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The Metro – New gastronomic experiences abound in Chinatown!

Everybody knows that hidden in the streets of Chinatown are gastronomic treasures that aren’t available anywhere else. Well some are, but they’re sure to taste better in Chinatown. The thing is most people don’t know where to start. Well not anymore! One weekend in April, I signed up for the Big Binondo Food Wok. It’s a walking tour (get it?) with plenty of food stops along the way. Our tour guide was Ivan Man Dy, who was lucky enough to accompany a certain world-famous chef named Anthony Bourdain through the very streets of Binondo a couple of months back. If Ivan was good enough for Bourdain, then he’s more than plenty for me!

Let’s begin with a starting point that everybody knows about – Binondo Church which, conveniently sits at the beginning of Ongpin Street where a few steps away from the church, on the second floor of an unassuming building is hidden treasure number 1: the Volunteer Firefighters’ Bar.

Ok, that may not be its real name but trust me, one look at the place and that’s exactly what you would be thinking! And it’s the kind of place you don’t expect in Chinatown. It looks more at home in either Makati’s or Ortigas’ business centers. It’s very modern with the tasteful decors: vintage black and white pictures of the fires that raged through Chinatown hang on the walls and the coolest collection of firemen helmets – from antique ones to the most modern models – line one side of the place.

But I wasn’t here to gawk at the interior design. I was here for the food. In this place I sampled what they called “salted rice” which was nothing like its name. It’s a very tasty mix of fried rice, peanuts, some herbs and spices and some small pieces of meat (or at least I thought it was meat). Accompanying the rice was a soup with a single fishball and some iced brewed coffee. I didn’t care much about the soup but the rice was unexpectedly delicious.

Next stop: Dimsum. Turning left from Ongpin onto a narrow street there’s a small place that served siomai. But not just any siomai, according to Ivan the stuff here is made fresh everyday in the Northern Chinese style. Honestly, I don’t know the difference between Northern Chinese cuisine from other Chinese styles of cooking but these small meat-filled dumplings were really good! They kind of reminded me of gyoza – the Japanese version of siomai – but better.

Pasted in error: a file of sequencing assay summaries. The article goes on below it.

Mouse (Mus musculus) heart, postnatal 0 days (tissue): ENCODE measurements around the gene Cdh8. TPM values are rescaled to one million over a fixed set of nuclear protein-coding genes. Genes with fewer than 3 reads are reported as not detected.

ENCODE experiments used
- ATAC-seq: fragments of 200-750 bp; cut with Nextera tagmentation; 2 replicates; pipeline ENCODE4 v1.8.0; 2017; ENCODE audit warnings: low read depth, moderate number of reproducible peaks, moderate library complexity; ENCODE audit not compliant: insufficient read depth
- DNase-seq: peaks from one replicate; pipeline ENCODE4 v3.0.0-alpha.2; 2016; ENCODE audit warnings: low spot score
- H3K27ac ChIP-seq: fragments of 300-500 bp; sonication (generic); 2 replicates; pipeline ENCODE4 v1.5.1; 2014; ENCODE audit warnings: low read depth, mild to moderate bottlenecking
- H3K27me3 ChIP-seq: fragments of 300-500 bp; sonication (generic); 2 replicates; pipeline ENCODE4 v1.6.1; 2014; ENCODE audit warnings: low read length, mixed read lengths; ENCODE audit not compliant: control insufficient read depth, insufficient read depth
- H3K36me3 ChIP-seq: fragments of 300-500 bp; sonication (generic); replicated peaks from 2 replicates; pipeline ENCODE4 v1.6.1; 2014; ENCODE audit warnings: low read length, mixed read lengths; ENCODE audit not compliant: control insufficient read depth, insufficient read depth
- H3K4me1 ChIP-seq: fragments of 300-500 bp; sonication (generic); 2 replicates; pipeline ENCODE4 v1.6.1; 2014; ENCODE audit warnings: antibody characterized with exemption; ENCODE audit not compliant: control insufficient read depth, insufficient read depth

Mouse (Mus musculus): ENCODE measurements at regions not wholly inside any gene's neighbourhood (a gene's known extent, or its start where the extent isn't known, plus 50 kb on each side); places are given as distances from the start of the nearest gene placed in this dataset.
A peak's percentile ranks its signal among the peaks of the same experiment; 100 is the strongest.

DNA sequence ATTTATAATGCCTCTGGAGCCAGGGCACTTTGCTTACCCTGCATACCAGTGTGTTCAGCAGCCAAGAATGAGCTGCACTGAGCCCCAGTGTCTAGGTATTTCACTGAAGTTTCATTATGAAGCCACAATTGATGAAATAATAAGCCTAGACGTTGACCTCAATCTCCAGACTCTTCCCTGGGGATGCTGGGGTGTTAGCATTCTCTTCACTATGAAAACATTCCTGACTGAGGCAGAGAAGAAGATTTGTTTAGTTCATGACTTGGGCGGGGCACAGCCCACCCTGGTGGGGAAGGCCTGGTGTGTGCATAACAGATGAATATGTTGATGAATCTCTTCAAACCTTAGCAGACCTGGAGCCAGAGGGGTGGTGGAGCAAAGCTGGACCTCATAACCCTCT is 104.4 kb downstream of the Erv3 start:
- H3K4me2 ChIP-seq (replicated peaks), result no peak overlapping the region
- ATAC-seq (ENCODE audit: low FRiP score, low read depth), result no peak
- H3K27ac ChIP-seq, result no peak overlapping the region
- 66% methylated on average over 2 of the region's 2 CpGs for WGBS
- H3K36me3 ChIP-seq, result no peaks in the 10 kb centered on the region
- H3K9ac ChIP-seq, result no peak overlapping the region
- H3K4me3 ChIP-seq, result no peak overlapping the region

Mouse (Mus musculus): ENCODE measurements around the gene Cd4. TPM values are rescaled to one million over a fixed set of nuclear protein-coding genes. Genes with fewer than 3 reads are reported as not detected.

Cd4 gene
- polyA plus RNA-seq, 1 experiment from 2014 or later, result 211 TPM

Let’s move on to another dimsum variety: Siopao. Yes, I know, siopao are a dime a dozen, found anywhere in Manila. But I bet you’ve never had siopao this way: fried then boiled in water! Not steamed. I’ll repeat: fried then boiled. Would you believe cooking siopao that way makes them softer and a whole lot yummier! You don’t even need sauce!

We moved along Binondo at a leisurely pace. We had to on account of the food we were ingesting: dimsum varieties, lumpia, tea eggs, hopia, etc… And while the sights of Chinatown weren’t very arresting, the history of these streets as told by Ivan was very interesting.

There are a lot more great tasting experiences on the streets of Chinatown but I’ll let you discover them on your own. I guess that’s one reason why the food here is good. Aside from being fresh and made in surprisingly new ways, it’s the experience and joy of discovery that lends to the special taste.

Japan ambassador apologizes for Bataan Death March

SAN ANTONIO – Japan's ambassador to the United States apologized Saturday on behalf of his country for the 65-mile forced walk of U.S. troops and allies during World War II that left some 11,000 prisoners of war dead.

"As former prime ministers of Japan have repeatedly stated: The Japanese people should bear in mind that we must look into the past and to learn from the lessons of history," Ichiro Fujisaki said at the American Defenders of Bataan and Corregidor, the San Antonio Express-News reported.

He said his country was extending a heartfelt apology for "having caused tremendous damage and suffering to many people, including prisoners of war, those who have undergone tragic experiences."

Although Fujisaki received a standing ovation from about half of the 400 to 500 attendees, others said the apology was overdue and didn't seem sincere.

Former POW Hershel C. Boushey told the ambassador that he did not accept "your apology," and that the atrocities and mistreatment many suffered was severe.

In 1942, Japanese captors marched about 78,000 prisoners of war _ 12,000 Americans and 66,000 Filipinos _ for six days on the Philippine island of Luzon to a prisoner-of-war camp in what became known as the Bataan Death March. Many prisoners were denied food, water or medical care, and some were stabbed or beheaded.

As many as 11,000 prisoners died, according to the U.S. Air Force.

Survivor Tony Montoya, of Woodland, Calif., also questioned Fujisaki's sincerity.

"This young man knows very little of the atrocities," Montoya said. "They probably rehearsed him on it."

Abie Abraham, of Renfrew, Pa., said it was time to move on.

"I was never one of those guys that worried about whether we got an apology or not," said Abraham, a 95-year-old vet.

"The way I look at it is _ Japan is now our ally," Abraham said. "Why should we get an apology from them?"

Retired Tech Sgt. Joe Alexander, of San Antonio, said he was satisfied because "we finally got the apology that we wanted."

About 73 surviving Bataan Death March veterans of the Army and former Army Air Corps members attended the convention Saturday, which served as the march survivors' final reunion.

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